USF Contemporary Art Museum challenges racist monuments in new exhibit, “Marking Monuments”

On January 22nd, the USF Contemporary Art Museum, part of the Institute for Research in Art in the College of The Arts, launches the hybrid exhibition titled Marking Monuments in both online and physical spaces. Engaging with the global dialogues confronting colonialist and racist monuments, markers and memorials in public space, Marking Monuments presents a selection of artists’ installations and interventions that challenge, erase and transform dominant histories, offering reimagined representations for equity in public culture. Marking Monuments includes projects by Ariel René JacksonJoiri MinayaJohn Sims, and Karyn Olivier in collaboration with poet Trapeta B. Mayson.

Marking Monuments also features Field Trip, a community-engaged activity conceived by Philadelphia-based public art and history studio Monument LabField Trip invites investigation into local monuments in any community, generates questions about art and justice in public space, and seeks proposals for new ideas for monuments. Accessible both online and in-person at the USF Contemporary Art Museum, the hands on activity guide can be conducted safely in public space or from home using Street View, Google Earth or other online tools. Public participants are encouraged to share their ideas, questions, and photos from their Field Trip with Monument Lab on social media by tagging @Monument_Lab and using #MonumentLabFieldTrip to connect with others.

Marking Monuments is curated by Sarah Howard and organized by the USF Contemporary Art Museum. 


Ariel René Jackson (b. 1991) works across film, sculpture and performance, exploring land and landscape as sites of internal representation. Their work is centered in investigations of ancestral memory and knowledge and informed by Jackson’s research on economic and social systems of segregation, cultivating intergenerational dialogues around themes of loss, transformation and growth.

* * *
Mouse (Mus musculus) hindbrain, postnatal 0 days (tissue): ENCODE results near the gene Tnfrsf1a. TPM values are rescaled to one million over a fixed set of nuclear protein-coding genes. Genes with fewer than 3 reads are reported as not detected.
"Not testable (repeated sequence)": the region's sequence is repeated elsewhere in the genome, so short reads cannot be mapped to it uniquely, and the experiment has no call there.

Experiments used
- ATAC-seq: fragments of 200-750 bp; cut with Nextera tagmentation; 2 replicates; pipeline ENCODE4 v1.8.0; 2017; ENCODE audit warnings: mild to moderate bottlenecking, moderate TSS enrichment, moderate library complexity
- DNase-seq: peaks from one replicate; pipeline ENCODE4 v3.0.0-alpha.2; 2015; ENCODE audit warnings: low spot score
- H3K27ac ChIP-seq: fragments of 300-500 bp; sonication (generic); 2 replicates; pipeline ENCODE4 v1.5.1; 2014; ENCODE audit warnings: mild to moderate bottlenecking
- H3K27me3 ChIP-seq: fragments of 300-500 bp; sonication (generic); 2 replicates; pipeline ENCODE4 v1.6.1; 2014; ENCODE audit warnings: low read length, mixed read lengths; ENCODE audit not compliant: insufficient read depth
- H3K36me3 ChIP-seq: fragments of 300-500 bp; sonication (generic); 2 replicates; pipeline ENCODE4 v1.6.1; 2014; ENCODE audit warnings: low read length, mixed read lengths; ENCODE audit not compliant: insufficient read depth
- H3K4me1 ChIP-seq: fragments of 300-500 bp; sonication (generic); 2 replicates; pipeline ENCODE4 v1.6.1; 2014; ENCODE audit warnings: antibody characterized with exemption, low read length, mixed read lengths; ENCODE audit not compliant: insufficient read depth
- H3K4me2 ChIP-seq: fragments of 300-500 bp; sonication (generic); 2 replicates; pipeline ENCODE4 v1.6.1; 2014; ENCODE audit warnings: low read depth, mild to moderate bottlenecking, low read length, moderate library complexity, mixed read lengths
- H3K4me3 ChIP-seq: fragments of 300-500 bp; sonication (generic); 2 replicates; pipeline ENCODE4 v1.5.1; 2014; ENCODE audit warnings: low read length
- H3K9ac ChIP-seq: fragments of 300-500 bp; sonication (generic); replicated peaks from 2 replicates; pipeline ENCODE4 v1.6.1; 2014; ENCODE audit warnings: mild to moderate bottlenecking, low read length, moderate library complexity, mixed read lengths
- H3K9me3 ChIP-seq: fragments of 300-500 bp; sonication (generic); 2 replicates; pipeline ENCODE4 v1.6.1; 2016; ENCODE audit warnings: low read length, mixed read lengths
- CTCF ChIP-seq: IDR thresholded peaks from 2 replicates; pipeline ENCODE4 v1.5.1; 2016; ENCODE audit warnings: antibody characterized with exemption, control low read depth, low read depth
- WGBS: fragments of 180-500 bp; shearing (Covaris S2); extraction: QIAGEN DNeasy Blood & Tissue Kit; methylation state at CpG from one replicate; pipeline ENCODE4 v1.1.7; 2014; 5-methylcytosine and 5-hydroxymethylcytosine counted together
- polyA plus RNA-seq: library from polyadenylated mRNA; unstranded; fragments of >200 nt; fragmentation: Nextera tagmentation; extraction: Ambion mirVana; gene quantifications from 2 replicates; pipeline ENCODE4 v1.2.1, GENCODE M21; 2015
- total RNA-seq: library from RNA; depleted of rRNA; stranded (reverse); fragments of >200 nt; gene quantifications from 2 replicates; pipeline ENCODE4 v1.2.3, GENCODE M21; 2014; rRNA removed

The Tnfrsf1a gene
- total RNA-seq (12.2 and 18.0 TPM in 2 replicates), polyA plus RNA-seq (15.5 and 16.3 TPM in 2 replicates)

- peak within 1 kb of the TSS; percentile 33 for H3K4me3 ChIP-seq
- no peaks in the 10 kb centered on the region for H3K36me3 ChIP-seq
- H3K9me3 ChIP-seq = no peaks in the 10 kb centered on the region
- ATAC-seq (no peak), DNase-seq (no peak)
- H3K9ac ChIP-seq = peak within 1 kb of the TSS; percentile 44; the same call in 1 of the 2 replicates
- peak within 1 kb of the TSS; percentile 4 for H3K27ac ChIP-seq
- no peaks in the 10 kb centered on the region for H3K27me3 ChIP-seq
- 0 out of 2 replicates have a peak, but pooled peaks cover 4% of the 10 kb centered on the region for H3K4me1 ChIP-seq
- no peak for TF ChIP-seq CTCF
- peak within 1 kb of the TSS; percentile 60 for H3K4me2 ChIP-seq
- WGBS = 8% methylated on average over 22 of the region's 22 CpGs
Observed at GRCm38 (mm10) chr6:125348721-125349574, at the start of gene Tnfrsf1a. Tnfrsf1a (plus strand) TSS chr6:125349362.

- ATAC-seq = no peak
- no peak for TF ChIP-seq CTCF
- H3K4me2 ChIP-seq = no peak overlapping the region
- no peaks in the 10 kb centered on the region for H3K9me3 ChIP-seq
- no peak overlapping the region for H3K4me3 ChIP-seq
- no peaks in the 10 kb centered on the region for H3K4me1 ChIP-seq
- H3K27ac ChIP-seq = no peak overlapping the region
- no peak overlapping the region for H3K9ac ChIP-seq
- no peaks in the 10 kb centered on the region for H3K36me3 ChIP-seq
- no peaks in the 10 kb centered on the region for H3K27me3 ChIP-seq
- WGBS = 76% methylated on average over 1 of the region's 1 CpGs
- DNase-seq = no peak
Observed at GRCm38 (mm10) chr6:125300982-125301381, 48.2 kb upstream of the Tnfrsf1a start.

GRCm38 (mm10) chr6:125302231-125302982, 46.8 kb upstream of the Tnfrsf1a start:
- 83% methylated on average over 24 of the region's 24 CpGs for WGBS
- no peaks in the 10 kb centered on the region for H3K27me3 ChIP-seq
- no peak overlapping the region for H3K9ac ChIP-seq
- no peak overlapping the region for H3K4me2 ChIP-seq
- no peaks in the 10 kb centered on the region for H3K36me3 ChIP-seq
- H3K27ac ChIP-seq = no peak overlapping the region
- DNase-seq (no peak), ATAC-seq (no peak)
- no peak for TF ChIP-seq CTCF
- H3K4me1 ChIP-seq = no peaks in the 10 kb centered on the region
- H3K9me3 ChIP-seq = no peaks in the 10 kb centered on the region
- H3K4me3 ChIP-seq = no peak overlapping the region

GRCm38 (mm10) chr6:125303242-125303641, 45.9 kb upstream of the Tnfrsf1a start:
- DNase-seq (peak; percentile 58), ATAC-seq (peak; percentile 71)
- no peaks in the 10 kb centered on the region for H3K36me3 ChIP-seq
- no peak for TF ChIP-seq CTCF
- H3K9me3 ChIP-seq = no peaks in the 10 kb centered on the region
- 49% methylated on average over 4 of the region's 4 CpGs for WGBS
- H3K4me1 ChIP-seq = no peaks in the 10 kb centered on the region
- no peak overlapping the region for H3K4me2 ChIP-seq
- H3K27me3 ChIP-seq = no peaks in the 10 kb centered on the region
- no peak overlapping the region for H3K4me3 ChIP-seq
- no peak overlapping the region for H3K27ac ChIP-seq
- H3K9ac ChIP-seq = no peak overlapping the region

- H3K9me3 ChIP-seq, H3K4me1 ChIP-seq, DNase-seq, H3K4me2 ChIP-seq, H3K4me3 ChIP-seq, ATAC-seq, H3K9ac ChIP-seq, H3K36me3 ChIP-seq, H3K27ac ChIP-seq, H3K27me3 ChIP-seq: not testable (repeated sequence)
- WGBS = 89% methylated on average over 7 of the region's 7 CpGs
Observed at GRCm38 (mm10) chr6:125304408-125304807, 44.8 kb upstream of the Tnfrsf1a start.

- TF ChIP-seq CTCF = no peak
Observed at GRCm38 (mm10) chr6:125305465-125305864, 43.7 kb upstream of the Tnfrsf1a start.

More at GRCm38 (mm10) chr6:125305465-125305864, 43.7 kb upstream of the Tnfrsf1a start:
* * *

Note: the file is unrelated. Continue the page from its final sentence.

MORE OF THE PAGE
Trapeta B. Mayson (b. 1967) is a Liberian-born poet, teacher and licensed social worker. The City of Philadelphia 2020-2021 Poet Laureate, Mayson’s work shines light on and honors the immigrant experience and amplifies the experience of community life as a catalyst to mobilize, build and create social transformation.

Joiri Minaya (b. 1990) is a U.S. born and Dominican-raised multidisciplinary artist living and working in New York City. Her practice confronts historic and contemporary representations of black and brown womanhood, tropical identity, and the Gaze in order to decolonize and subvert imposed histories, and hierarchical representations of culture.

Karyn Olivier (b. 1968) is a Philadelphia-based artist and educator who creates public art, sculpture, and installations that expose social, political, and economic contradictions, and the residue of slavery in contemporary culture. Olivier has created large-scale commissioned work for Monument Lab, Creative Time, and New York City and Philadelphia’s Percent for Art programs. She has exhibited at the Gwangju and Busan Biennials (South Korea); World Festival of Black Arts and Culture (Dakar, Senegal); The Studio Museum in Harlem; The Whitney Museum of Art (NYC) ; MoMA PS1 (Queens, NY); and The Museum of Fine Arts Houston, among others. 

John Sims (b. 1968)is a Detroit native and Sarasota-basedartist, writer and social justice activist whose interdisciplinary creative practice expands to installation, text, film, music and performance projects. Informed by mathematics, design theory, sacred symbols and the power of poetic and political text, Sims has been actively challenging white supremacy and confronting Confederate iconography and commemoration for the past two decades through long-term multimedia projects, annual public performances, and political op-eds. Sims is currently the 2020-21 Artist in Residence at The John and Mable Ringling Museum of Art (Sarasota, FL). 

Monument Lab is a public art and history studio based in Philadelphia. Monument Lab works with artists, students, educators, activists, municipal agencies, and cultural institutions on participatory approaches to public engagement and collective memory. Founded by Paul Farber and Ken Lum in 2012, Monument Lab cultivates and facilitates critical conversations around the past, present, and future of monuments.

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